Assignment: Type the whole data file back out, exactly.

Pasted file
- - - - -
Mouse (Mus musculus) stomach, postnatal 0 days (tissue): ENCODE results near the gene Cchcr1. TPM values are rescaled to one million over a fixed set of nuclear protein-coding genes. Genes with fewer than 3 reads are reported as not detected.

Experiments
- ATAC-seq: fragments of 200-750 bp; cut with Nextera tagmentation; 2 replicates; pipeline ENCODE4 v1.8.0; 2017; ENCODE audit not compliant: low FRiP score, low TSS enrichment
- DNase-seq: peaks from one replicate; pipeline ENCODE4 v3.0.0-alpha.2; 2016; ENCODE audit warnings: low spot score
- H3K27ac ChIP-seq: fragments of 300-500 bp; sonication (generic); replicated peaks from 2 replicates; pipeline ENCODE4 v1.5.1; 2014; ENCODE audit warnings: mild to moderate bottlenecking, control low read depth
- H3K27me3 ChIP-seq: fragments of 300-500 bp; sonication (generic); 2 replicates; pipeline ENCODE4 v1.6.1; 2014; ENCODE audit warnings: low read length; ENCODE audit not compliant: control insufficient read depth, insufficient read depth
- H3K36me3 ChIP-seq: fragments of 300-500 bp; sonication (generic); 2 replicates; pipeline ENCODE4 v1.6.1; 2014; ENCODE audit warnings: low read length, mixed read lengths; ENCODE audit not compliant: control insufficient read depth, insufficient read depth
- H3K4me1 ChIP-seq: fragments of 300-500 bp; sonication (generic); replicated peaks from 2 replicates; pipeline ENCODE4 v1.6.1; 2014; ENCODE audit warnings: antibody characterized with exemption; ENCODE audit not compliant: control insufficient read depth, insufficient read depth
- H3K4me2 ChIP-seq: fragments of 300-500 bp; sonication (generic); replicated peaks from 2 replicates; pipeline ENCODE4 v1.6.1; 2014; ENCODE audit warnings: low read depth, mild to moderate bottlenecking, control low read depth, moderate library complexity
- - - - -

Mouse (Mus musculus) stomach, postnatal 0 days (tissue): ENCODE results near the gene Cchcr1. TPM values are rescaled to one million over a fixed set of nuclear protein-coding genes. Genes with fewer than 3 reads are reported as not detected.

Experiments
- ATAC-seq: fragments of 200-750 bp; cut with Nextera tagmentation; 2 replicates; pipeline ENCODE4 v1.8.0; 2017; ENCODE audit not compliant: low FRiP score, low TSS enrichment
- DNase-seq: peaks from one replicate; pipeline ENCODE4 v3.0.0-alpha.2; 2016; ENCODE audit warnings: low spot score
- H3K27ac ChIP-seq: fragments of 300-500 bp; sonication (generic); replicated peaks from 2 replicates; pipeline ENCODE4 v1.5.1; 2014; ENCODE audit warnings: mild to moderate bottlenecking, control low read depth
- H3K27me3 ChIP-seq: fragments of 300-500 bp; sonication (generic); 2 replicates; pipeline ENCODE4 v1.6.1; 2014; ENCODE audit warnings: low read length; ENCODE audit not compliant: control insufficient read depth, insufficient read depth
- H3K36me3 ChIP-seq: fragments of 300-500 bp; sonication (generic); 2 replicates; pipeline ENCODE4 v1.6.1; 2014; ENCODE audit warnings: low read length, mixed read lengths; ENCODE audit not compliant: control insufficient read depth, insufficient read depth
- H3K4me1 ChIP-seq: fragments of 300-500 bp; sonication (generic); replicated peaks from 2 replicates; pipeline ENCODE4 v1.6.1; 2014; ENCODE audit warnings: antibody characterized with exemption; ENCODE audit not compliant: control insufficient read depth, insufficient read depth
- H3K4me2 ChIP-seq: fragments of 300-500 bp; sonication (generic); replicated peaks from 2 replicates; pipeline ENCODE4 v1.6.1; 2014; ENCODE audit warnings: low read depth, mild to moderate bottlenecking, control low read depth, moderate library complexity